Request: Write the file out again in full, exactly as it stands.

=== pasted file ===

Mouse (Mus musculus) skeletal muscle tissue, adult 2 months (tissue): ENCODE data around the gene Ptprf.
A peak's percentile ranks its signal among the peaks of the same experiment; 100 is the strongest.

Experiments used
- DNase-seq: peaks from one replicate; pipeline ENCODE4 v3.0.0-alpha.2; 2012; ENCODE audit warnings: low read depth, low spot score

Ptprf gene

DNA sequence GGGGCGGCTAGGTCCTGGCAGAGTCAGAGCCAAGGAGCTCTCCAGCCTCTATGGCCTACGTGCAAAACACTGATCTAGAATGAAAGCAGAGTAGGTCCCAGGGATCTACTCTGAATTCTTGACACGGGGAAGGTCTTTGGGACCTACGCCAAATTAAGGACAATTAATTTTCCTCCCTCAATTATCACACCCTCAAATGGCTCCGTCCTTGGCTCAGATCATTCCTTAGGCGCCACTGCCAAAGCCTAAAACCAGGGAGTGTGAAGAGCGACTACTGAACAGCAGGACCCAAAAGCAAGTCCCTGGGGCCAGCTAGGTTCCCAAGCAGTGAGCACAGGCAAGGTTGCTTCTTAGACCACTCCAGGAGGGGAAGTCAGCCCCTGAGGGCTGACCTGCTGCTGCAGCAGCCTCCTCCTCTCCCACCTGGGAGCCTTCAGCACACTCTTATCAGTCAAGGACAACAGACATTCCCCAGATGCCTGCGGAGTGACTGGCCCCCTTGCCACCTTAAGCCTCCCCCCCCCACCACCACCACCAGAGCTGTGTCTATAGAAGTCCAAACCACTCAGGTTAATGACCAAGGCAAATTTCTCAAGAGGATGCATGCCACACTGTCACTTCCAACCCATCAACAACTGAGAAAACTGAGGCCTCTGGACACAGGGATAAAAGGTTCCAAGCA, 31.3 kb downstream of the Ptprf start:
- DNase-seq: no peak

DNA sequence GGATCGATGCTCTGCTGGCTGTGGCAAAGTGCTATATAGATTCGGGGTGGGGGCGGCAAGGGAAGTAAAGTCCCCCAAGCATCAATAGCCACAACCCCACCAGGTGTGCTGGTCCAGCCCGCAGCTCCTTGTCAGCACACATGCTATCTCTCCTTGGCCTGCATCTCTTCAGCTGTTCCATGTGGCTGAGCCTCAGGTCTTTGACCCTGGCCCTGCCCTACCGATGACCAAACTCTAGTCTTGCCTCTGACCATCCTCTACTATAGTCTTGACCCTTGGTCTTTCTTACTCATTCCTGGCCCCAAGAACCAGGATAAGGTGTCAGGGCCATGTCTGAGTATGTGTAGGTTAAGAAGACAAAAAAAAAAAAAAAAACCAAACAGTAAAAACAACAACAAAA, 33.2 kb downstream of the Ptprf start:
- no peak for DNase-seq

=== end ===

Mouse (Mus musculus) skeletal muscle tissue, adult 2 months (tissue): ENCODE data around the gene Ptprf.
A peak's percentile ranks its signal among the peaks of the same experiment; 100 is the strongest.

Experiments used
- DNase-seq: peaks from one replicate; pipeline ENCODE4 v3.0.0-alpha.2; 2012; ENCODE audit warnings: low read depth, low spot score

Ptprf gene

DNA sequence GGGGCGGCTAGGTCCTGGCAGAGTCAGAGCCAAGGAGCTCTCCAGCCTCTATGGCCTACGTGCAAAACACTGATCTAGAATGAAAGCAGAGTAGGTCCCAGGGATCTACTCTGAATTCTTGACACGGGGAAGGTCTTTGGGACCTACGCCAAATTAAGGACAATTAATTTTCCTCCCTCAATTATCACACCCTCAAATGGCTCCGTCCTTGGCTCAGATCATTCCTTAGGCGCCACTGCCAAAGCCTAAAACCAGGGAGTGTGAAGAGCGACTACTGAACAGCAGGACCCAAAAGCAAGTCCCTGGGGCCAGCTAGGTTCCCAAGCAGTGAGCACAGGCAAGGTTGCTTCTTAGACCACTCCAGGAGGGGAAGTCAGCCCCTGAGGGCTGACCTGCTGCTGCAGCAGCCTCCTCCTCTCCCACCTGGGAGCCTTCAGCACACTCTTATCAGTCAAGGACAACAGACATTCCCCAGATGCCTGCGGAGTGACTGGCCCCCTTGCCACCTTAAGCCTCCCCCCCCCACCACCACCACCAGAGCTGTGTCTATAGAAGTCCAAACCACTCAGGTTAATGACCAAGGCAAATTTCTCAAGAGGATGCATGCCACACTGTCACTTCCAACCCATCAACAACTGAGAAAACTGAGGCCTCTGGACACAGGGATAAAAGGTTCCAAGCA, 31.3 kb downstream of the Ptprf start:
- DNase-seq: no peak

DNA sequence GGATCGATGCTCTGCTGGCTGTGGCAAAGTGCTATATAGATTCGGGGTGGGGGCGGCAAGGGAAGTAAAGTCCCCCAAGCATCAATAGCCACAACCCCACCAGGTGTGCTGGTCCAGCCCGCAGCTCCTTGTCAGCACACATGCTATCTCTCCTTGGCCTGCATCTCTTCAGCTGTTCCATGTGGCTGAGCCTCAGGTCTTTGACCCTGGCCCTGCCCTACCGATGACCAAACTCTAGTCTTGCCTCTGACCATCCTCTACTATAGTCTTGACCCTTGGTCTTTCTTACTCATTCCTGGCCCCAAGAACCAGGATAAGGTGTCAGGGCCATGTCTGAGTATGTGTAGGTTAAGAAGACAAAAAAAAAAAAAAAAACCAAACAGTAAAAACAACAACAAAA, 33.2 kb downstream of the Ptprf start:
- no peak for DNase-seq